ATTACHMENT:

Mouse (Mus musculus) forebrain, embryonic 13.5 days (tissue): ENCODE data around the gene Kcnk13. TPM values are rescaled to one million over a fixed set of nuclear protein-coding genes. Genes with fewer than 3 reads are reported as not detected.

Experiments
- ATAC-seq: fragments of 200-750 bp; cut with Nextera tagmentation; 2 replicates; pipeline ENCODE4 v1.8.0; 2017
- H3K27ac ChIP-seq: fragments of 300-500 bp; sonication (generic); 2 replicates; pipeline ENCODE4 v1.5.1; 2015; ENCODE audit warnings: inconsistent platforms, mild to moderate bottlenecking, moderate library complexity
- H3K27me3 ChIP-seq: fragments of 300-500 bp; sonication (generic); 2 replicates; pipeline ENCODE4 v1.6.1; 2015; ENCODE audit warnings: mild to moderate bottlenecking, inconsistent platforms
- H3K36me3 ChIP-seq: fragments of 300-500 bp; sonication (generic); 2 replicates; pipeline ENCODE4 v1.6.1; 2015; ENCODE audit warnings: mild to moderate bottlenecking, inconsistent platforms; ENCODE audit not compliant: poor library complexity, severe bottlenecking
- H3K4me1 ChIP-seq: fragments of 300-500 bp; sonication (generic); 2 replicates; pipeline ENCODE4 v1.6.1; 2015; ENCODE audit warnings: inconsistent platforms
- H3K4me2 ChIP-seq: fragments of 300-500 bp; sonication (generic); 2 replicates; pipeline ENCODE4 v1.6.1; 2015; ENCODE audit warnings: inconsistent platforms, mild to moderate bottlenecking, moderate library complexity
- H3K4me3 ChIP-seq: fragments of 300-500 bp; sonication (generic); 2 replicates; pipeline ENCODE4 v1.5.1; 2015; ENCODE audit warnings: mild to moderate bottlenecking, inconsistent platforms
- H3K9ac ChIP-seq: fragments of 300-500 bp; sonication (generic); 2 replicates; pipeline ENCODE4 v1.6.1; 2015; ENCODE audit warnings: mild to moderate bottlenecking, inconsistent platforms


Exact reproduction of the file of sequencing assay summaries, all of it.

Mouse (Mus musculus) forebrain, embryonic 13.5 days (tissue): ENCODE data around the gene Kcnk13. TPM values are rescaled to one million over a fixed set of nuclear protein-coding genes. Genes with fewer than 3 reads are reported as not detected.

Experiments
- ATAC-seq: fragments of 200-750 bp; cut with Nextera tagmentation; 2 replicates; pipeline ENCODE4 v1.8.0; 2017
- H3K27ac ChIP-seq: fragments of 300-500 bp; sonication (generic); 2 replicates; pipeline ENCODE4 v1.5.1; 2015; ENCODE audit warnings: inconsistent platforms, mild to moderate bottlenecking, moderate library complexity
- H3K27me3 ChIP-seq: fragments of 300-500 bp; sonication (generic); 2 replicates; pipeline ENCODE4 v1.6.1; 2015; ENCODE audit warnings: mild to moderate bottlenecking, inconsistent platforms
- H3K36me3 ChIP-seq: fragments of 300-500 bp; sonication (generic); 2 replicates; pipeline ENCODE4 v1.6.1; 2015; ENCODE audit warnings: mild to moderate bottlenecking, inconsistent platforms; ENCODE audit not compliant: poor library complexity, severe bottlenecking
- H3K4me1 ChIP-seq: fragments of 300-500 bp; sonication (generic); 2 replicates; pipeline ENCODE4 v1.6.1; 2015; ENCODE audit warnings: inconsistent platforms
- H3K4me2 ChIP-seq: fragments of 300-500 bp; sonication (generic); 2 replicates; pipeline ENCODE4 v1.6.1; 2015; ENCODE audit warnings: inconsistent platforms, mild to moderate bottlenecking, moderate library complexity
- H3K4me3 ChIP-seq: fragments of 300-500 bp; sonication (generic); 2 replicates; pipeline ENCODE4 v1.5.1; 2015; ENCODE audit warnings: mild to moderate bottlenecking, inconsistent platforms
- H3K9ac ChIP-seq: fragments of 300-500 bp; sonication (generic); 2 replicates; pipeline ENCODE4 v1.6.1; 2015; ENCODE audit warnings: mild to moderate bottlenecking, inconsistent platforms